The progression from atopic dermatitis during infancy to asthma and allergic rhinitis in later childhood is termed the “atopic march”. In a Canadian birth cohort Tran et al., examined whether concomitant allergic sensitization enhances subsequent development of these allergic diseases at age 3 years. At age 1, children underwent skin prick testing and were considered sensitized if they produced a wheal 2 mm or larger than that elicited by the negative control to any of 10 inhalant or food allergens and were assessed for atopic dermatitis. At age 3 years, children were assessed for asthma, allergic rhinitis, food allergy, and atopic dermatitis. From the 2311 children available for study, atopic dermatitis without allergic sensitization was not associated with an increased risk of asthma at age 3 years after adjusting for common confounders (relative risk [RR], 0.46; 95% CI, 0.11-1.93), while atopic dermatitis with allergic sensitization increased the risk of asthma more than 7-fold (RR, 7.04; 95% CI, 4.13-11.99). Atopic dermatitis and allergic sensitization had significant interactions on both the additive (relative excess risk due to interaction, 5.06; 95% CI, 1.33-11.04) and multiplicative (ratio of RRs, 5.80; 95% CI, 1.20-27.83) scales in association with asthma risk. There was also a positive additive interaction between atopic dermatitis and allergic sensitization in their effects on food allergy risk (relative excess risk due to interaction, 15.11; 95% CI, 4.19-35.36). Overall, this data indicates that atopic dermatitis without concomitant allergic sensitization was not associated with an increased risk of asthma, but atopic dermatitis with concomitant allergic sensitization had strong interactive effects on both asthma and food allergy risk at age 3 years.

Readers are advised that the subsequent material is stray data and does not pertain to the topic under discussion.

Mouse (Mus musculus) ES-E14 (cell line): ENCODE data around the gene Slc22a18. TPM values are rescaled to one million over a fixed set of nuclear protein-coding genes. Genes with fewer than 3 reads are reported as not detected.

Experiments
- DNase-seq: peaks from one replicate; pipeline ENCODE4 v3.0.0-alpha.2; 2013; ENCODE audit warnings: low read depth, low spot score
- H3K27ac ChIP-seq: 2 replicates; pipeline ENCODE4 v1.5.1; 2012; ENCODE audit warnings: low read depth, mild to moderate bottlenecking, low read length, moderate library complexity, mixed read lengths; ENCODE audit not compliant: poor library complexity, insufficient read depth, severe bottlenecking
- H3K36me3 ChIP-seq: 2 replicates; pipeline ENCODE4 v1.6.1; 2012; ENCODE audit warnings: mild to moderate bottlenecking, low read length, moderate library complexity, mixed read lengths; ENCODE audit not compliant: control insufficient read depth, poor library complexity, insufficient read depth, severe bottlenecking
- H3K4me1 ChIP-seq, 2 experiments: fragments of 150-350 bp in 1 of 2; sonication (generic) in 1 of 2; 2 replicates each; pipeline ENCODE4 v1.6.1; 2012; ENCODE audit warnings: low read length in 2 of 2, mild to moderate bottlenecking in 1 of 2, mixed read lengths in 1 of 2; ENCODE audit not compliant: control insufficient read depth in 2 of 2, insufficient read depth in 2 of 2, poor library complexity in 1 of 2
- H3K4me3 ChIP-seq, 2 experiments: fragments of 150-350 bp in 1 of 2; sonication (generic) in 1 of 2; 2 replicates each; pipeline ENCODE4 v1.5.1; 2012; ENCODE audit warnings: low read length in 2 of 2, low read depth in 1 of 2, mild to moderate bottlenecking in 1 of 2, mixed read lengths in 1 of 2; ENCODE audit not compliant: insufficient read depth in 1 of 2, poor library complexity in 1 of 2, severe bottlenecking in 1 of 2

Expression of TNFα receptors on immunocompetent cells is increased in atopic dermatitis
Lopatnikova JA, Alshevskaya AA, Krugleeva OL, Nepomnyschic VM, Gladkikh VS et al.
International Archives of Allergy and Immunology 2017; 174(3-4): 151-160. doi: 10.1159/000481135.